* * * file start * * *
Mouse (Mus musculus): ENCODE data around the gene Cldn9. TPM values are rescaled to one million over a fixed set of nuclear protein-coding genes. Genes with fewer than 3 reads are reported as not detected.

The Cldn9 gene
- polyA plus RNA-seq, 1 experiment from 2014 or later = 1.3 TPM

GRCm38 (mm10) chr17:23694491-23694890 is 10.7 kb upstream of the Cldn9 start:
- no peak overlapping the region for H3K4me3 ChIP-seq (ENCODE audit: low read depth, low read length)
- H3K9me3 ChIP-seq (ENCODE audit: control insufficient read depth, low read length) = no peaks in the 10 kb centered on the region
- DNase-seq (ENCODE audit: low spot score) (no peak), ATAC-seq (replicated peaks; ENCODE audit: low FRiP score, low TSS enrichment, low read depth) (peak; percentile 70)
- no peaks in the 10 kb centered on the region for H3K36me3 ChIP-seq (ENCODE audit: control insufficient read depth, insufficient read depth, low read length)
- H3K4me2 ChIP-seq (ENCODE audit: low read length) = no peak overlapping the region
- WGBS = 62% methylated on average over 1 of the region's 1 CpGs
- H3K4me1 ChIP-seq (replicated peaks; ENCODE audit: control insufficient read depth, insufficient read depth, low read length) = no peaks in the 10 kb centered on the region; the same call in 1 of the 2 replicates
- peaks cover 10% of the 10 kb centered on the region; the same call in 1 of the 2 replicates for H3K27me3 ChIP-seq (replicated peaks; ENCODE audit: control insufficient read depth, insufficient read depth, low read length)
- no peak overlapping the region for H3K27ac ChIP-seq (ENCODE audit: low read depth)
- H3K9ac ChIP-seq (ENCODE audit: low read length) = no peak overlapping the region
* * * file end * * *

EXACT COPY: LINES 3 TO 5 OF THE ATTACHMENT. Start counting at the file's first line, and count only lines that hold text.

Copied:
- polyA plus RNA-seq, 1 experiment from 2014 or later = 1.3 TPM

GRCm38 (mm10) chr17:23694491-23694890 is 10.7 kb upstream of the Cldn9 start:
- no peak overlapping the region for H3K4me3 ChIP-seq (ENCODE audit: low read depth, low read length)